My first Dim Sum experience was shortly after I moved to London 6 years ago to embark upon my three year university experience. Well, I actually can’t say too much for a university experience but that’s a whole other story.
‘Lets go to Chinatown on Sunday to get Dim Sum’ exclaimed one of my course mates. Dim Sum I thought, what on earth could that be. Sure enough, when the bamboo baskets full of small pasta looking parcels arrived, I was a bit flabbergasted. I bit into my first one, a crunchy, pork filled morsel and devoured it in seconds. And so went the next and the next and the next until I was totally full and completely satisfied.
Where I’m from (Nottingham), the most Cantonese we’d get was a sweet and sour chicken or beef in black bean sauce dish with a side of chips and curry sauce(!?) from the local take away on a Friday night. I don’t think Dim Sum exists in that part of the world!
This is one of many reasons I love London. The diverse cultural aspect means that there is superb food to go with it. Since my trip to Chinatown 6 years ago, I think I have only been a further two times. Whoever I have dined with has always preferred a pizza or pasta, or a burger. I’ve been to Ping Pong a few times but I’m not totally sure it’s as authentic as my first Dim Sum experience.
So, many of you will know that last week I took part in a London treasure hunt (Hong Kong style) in order to help promote the week long Hong Kong – Live in London festival that is taking place this week on South Molten Street until Sunday 18th September.
The insight into Hong Kong’s vibrant culture has inspired me to try my hand at various Cantonese dishes. Having cooked pan fried Duck with bok choi and damson sauce over the weekend, on Tuesday night it was the turn of the mighty dumpling. We prepared one filling and made crescent shaped fried dumplings and wonton. The dumplings turned out incredibly well but the wonton not so well. They tasted great but looked a bit of a monstrosity!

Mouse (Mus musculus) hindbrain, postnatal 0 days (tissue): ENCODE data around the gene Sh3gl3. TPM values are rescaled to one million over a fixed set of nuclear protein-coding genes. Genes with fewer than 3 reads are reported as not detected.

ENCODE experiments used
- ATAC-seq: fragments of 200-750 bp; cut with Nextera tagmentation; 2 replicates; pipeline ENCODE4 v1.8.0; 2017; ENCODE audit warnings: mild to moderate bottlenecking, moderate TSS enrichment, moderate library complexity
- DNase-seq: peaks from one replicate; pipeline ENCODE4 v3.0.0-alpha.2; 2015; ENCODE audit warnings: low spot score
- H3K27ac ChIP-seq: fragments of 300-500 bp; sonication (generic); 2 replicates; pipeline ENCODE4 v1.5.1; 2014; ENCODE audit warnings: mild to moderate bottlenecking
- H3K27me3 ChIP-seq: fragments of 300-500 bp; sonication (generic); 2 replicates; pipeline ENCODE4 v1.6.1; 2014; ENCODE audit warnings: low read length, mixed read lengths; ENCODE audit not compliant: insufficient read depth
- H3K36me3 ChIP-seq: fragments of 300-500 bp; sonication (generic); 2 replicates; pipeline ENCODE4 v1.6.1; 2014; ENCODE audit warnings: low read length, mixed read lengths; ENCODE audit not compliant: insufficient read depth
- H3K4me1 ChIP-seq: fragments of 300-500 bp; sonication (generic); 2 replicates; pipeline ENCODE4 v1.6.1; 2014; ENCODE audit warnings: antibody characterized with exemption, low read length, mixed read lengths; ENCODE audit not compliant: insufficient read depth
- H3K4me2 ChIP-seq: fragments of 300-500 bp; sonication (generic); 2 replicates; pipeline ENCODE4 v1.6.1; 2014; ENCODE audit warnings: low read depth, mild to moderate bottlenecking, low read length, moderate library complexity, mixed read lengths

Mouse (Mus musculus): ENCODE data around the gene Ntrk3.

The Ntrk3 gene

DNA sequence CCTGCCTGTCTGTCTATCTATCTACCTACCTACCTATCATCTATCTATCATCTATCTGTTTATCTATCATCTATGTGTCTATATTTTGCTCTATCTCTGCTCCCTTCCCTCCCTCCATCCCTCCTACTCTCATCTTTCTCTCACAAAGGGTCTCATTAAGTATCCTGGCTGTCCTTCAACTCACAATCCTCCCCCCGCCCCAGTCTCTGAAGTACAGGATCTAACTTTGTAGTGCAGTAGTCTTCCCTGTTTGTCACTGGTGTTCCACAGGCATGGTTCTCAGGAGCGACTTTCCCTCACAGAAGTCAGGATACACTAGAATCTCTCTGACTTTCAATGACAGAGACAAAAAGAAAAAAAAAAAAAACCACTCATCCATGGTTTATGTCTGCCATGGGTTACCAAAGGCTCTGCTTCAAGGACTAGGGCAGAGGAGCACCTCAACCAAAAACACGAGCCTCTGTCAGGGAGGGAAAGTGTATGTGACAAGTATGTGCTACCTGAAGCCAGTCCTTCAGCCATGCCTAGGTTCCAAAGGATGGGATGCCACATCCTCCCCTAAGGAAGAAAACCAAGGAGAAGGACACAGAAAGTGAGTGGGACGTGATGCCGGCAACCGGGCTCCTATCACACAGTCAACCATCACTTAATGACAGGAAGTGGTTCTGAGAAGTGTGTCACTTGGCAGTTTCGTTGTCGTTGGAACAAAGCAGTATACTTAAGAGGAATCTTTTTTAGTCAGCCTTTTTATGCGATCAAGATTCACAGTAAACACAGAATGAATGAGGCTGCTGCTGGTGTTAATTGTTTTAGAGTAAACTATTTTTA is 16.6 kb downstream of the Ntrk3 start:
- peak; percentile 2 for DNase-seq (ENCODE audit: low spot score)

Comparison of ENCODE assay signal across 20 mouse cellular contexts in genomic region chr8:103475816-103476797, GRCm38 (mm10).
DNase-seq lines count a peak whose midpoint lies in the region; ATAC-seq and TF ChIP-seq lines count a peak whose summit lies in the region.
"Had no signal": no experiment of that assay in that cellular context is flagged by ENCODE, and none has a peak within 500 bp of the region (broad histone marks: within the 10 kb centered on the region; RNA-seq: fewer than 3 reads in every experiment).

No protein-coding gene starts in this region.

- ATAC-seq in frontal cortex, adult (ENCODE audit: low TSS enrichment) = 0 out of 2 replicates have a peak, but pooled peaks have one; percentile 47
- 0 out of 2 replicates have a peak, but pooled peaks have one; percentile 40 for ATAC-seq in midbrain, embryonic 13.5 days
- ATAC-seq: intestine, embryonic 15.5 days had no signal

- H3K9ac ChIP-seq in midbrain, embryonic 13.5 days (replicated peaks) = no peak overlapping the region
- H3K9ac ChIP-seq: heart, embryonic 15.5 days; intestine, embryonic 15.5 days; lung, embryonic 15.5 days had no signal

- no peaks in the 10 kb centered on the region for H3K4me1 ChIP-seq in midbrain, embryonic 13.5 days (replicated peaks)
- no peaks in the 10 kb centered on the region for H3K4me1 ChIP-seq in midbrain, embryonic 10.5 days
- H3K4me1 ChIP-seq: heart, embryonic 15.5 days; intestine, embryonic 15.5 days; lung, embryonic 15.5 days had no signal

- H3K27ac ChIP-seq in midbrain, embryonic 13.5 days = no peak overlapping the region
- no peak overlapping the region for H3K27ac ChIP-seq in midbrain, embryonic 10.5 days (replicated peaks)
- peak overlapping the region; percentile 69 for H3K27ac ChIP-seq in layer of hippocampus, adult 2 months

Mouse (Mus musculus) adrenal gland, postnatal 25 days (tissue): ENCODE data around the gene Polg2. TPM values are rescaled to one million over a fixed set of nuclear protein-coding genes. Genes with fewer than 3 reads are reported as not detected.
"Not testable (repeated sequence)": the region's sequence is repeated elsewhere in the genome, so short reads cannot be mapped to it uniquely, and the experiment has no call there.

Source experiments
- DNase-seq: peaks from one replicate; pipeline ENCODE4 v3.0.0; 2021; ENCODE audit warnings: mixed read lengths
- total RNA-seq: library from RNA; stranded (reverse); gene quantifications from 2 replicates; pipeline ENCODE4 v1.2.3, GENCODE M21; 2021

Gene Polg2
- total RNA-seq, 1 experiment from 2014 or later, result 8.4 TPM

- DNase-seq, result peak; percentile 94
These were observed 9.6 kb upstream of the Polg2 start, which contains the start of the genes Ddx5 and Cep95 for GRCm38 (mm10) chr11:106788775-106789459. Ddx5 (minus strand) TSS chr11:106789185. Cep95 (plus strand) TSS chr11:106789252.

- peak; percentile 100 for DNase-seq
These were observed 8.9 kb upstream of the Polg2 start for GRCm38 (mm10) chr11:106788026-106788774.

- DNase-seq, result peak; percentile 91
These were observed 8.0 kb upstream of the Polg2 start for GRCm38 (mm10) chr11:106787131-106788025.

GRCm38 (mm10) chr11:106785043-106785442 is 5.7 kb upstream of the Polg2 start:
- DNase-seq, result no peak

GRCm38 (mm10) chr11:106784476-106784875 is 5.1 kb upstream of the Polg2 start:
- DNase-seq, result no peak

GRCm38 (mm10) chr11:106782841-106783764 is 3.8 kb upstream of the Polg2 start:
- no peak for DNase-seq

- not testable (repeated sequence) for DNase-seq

I was surprised how easy it was to make – simply mix all of the filling in a bowl, fill the dumplings and then fry! I’d highly recommend attempting Dim Sum at home if you never have before. It’s incredibly rewarding and totally delicious.
25g dumpling wrappers
200g minced pork
1 tsp fresh ginger, finely chopped
1 clove crushed garlic
2 small shallots, chopped
2 tbp light soy sauce
1 tsp dark soy sauce
1 tbsp sesame oil
8 shiitake mushrooms, finely diced
Two handfuls of chinese cabbage
2 tbsp groundnut oil
1. Mix all ingredients together in a bowl
2. Fill the dumpling wrappers, fold and seal by pinching together
3. Heat a large non stick pan and when really hot add the groundnut oil
4. Add the dumplings to the pan and fry for 3 minutes, or until lightly browned
5. Add the water and seal the pan with a lid. Let the water gently simmer for 10 – 12 minutes
Serve with various dipping sauces. We had sweet chilli sauce, home-made damson sauce, oyster sauce and soy sauce with coriander and chilli.
My failed attempt at wonton:
Though it’s a faff and it’s time consuming (make your friends help) I would strongly recommend making your own wrappers – http://lizzieeatslondon.blogspot.com/2008/03/tester.html (good lord that was my first ever blog post…) Use a glass to cut the holes with.
they are a world apart really, much more pliable and less chewy; you can freeze them, then cook the dumplings from frozen.
That’s definitely on the cards. I’m definitely going to save it for a rainy day though. Thanks for sharing the recipe – I’ll definitely let you know how I get on. I really like the thought of freezing and cooking when you fancy.
That dimsum looks amazing!